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Concert Review by Nick Morgan
PATTI SMITH The Roundhouse, London, May 17th 2007
Patti Smith
I had never really thought that Patti Smith and I would have so much in common, not having been that much of a fan of hers. I mean everyone seemed to have those albums back in the seventies and she was just de rigueur for anyone on the fringes of the feminised radical left. But she didn’t seem to have sticking power and like many artists of the period quickly fell off my radar, confined to occasional radio flashbacks.But here she is on stage at sold-out Roundhouse, baring her soul, her love and her hates.
Take deodorant for example – she hates it, and I hate it too. It’s not natural is it – putting all that icky chemical stuff all over yourself just to stop your body from doing something natural. And she has a thing about so-called ‘English breakfasts’ with baked-beans – don’t they just make you vomit? She’s also got a big problem with so-called ‘attention deficit syndrome’ (ADS), with which I also completely agree. You know, vaguely over-active kids who can’t sit still and get over-excited with stuff, for which now they’re increasingly pumped full of drugs such as methylphenidate (found in patent drugs such as Ritalin). Lynx
She’s so angry about this that she talks about it twice – “they haven’t got attention deficit syndrome. There’s no such fucking thing as attention deficit syndrome. They’ve got ants in their fucking pants. I should know, I did too”. Yup – there go we all but for the Grace of God. You know, I rather like this lady and I’m beginning to think I’ve been missing out on something.
When she leans forward over the standing crowd, foot on monitor, jeans, long hair, baggy white shirt and long jacket (sound familiar?) and sings “Jesus died for somebody's sins but not mine” as her excellent band break into opening song ‘Gloria’ from her 1975 debut album, I just know I have. The atmosphere is electric – the band charge into the song like an express train at full tilt - it’s almost, to employ an over-used and rather tasteless Americanism, “shock and awe”.
Undertaker And it stays at the same pace for pretty much all of the night. Of course most of the audience know exactly what to expect – they’re believers, and they’re here to worship. Take my friend Colin whom I bump into by chance (a great admirer of Whiskyfun, Serge, and a passionate and very professional advocate for all single malt whisky, the wonderful Bowmore in particular) – he tells me he’s been to every Patti Smith gig since 1966 (some exaggeration perhaps Colin?), and tonight he’s here with a surprisingly lively party of undertakers from Cornwall. They’ve got their eyes on the cadaverous form next to me – male, around 23, who stands all night trancelike mumbling the words to all the songs and occasionally grinning. In front we have two city-boy drum enthusiasts who swap braggadocio about the size of their tom-toms, and next to them two old guys who are trying to recapture their youth by downing prodigious quantities of what passes for beer in this place (they eventually leave somewhat unsteadily, but very happy).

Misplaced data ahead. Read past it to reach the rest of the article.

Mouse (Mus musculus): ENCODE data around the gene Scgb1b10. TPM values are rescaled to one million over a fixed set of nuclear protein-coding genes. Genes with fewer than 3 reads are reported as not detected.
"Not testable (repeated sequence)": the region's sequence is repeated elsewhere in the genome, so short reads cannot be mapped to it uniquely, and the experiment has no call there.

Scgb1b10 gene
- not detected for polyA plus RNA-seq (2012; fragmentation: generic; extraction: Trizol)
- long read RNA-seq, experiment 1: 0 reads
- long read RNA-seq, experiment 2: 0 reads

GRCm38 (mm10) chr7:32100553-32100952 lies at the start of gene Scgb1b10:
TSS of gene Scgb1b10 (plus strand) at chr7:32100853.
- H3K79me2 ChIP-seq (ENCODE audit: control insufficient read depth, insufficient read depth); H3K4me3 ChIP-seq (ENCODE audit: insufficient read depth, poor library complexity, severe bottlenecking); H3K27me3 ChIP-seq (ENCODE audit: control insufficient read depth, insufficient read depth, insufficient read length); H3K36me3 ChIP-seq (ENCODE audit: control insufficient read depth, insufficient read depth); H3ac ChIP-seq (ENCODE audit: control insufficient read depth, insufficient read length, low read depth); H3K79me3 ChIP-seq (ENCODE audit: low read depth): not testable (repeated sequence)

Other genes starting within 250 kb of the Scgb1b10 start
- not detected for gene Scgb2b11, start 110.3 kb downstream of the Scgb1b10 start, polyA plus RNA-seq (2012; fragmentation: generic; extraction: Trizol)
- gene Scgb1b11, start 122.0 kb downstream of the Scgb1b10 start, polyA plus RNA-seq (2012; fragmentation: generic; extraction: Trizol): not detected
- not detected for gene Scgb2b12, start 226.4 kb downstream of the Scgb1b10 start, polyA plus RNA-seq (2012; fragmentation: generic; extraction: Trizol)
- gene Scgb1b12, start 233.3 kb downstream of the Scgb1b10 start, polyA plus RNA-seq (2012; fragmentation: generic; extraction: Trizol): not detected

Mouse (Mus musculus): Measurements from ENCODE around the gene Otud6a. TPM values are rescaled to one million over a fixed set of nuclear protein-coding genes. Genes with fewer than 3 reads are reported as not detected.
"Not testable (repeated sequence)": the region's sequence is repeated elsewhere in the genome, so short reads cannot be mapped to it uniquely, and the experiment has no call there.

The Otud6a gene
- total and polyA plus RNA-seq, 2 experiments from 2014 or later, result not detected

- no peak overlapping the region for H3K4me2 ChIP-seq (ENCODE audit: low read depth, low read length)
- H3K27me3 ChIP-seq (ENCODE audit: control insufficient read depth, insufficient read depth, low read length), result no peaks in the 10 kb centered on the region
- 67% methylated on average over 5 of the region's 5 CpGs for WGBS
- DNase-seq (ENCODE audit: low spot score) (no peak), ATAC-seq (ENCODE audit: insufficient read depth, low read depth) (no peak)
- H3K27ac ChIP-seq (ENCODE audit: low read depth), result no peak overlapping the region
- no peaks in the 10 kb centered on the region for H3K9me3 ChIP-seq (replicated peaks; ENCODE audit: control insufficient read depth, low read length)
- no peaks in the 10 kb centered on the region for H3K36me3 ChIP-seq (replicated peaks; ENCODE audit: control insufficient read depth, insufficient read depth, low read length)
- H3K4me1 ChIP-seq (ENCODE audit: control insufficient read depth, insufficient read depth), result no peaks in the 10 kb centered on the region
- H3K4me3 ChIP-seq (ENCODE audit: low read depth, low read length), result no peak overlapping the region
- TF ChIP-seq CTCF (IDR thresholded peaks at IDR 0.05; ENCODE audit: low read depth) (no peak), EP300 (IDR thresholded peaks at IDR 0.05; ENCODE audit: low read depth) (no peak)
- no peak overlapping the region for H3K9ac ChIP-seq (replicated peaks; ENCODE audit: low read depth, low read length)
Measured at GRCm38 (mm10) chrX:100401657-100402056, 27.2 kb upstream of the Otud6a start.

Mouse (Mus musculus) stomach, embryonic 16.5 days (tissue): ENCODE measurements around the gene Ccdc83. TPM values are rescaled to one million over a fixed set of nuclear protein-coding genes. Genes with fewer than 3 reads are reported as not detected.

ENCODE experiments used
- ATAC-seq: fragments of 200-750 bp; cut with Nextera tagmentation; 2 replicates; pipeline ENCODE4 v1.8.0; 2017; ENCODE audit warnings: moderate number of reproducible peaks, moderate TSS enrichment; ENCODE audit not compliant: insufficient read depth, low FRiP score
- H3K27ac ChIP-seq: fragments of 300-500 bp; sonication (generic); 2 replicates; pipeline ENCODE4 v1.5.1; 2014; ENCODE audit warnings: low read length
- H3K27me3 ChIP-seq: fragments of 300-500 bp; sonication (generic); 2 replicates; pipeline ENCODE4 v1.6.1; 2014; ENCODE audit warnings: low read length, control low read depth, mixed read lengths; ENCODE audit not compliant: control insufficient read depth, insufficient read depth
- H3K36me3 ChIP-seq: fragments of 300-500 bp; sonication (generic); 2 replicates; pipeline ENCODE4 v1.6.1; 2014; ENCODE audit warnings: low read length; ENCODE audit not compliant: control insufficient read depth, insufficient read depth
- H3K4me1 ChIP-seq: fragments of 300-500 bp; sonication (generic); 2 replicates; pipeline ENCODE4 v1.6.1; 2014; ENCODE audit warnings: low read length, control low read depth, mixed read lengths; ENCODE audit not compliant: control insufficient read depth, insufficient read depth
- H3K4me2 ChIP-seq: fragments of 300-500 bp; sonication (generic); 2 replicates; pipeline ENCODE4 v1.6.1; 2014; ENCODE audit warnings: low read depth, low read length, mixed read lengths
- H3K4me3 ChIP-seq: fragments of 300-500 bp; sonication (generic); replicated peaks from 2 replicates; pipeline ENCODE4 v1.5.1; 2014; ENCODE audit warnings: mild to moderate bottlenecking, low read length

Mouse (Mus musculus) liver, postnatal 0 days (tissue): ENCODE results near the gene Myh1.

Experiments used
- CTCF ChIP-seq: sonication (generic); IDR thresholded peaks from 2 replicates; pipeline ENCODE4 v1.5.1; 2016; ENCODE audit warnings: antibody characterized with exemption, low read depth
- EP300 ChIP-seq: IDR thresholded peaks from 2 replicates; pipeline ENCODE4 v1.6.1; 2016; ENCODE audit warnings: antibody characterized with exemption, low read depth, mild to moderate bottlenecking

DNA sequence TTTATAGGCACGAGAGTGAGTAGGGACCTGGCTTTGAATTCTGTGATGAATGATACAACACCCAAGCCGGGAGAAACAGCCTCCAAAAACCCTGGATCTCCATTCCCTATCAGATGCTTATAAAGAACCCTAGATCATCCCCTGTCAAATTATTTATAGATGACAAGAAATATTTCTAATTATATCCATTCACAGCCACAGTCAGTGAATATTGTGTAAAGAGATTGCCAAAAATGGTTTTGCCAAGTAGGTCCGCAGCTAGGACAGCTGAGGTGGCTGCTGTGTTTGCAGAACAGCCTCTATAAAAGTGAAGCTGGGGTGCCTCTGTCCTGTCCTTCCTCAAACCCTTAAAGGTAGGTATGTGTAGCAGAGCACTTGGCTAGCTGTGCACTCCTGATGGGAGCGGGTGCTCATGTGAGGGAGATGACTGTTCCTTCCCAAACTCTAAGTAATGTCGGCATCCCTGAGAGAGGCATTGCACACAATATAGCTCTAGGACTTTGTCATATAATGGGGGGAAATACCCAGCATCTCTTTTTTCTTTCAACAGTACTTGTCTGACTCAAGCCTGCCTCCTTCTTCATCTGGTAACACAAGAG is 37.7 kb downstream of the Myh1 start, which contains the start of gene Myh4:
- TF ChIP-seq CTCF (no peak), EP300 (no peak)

Ms Smith is here because she’s released a new album, Twelve, a collection of covers of her favourite songs. It’s had mixed reviews, the consensus being that it has its high points, and some inexplicable low points too (of which more later). But Ms Smith is on the offensive. She talks slowly, detached, every word carefully and perfectly chosen (even the expletives) but with menace; she reminds me slightly of Laurie Anderson’s pilot on ‘From the Air’. “People ask me, when I’m enjoying a lonely evening by myself in the gutter, people ask me, ‘Patti, why have you released a covers album? Did you lose your inspiration? Did your record company bind and gag you and tie you to a desk and make you do it?’ And I reply, ‘Because I fucking wanted to’”. Fair enough.
The set mixes these ‘new’ songs and some Smith classics like ‘Redondo Beach’, ‘Privilege’, ‘Pissing in a river’, ‘Because the night’, ‘Rock n’ roll nigger’. From Twelve she largely picks the strongest songs – a remarkable ‘Are you experienced’, an intriguing and unexpected ‘Within you and without you’, a powerful ‘White Rabbit’ which she cleverly uses as a platform to express her rage against ADS, and a steamy version of the Door’s ‘Soul kitchen’. Best of all is ‘Smells like teen spirit’ which she manages to make her own, mystifying the two beer-drinking guys who have clearly never heard of Nirvana. White Rabbit
Unwisely she also sings ‘Helpless’, a wonderful song best left to Neil Young and tuneless school-kids, and most mystifying of all the anodyne ‘Everybody wants to rule the world’, of Tears for Fears fame. Now I know the answer I’d get if I asked Ms Smith why she chose to record this, and certainly performed live it sets her up for a powerful denunciation of those who would seek power as she moves into Babelogue, but really, it is simply a dreadful song.
Patti Smith Not to worry. Nothing could knock the gloss off this outstanding performance. It’s assisted by the playing of veterans Lenny Kaye (guitar) and Jay Dee Daugherty (drums), along with accomplished multi-instrumentalist Tony Shannon. But the plaudits have to go to Ms Smith. She towered over the Roundhouse’s performance space like a giant – she threw off an aura (I think that’s the word Serge) that was as entrancing and as captivating as the most exotic perfume. The night belonged entirely to her – and I still haven’t stopped talking about it. If I gave stars or points for concerts, which I don’t, this would have to be five and 95 respectively. Non plus ultra, as we sometimes say. - Nick Morgan

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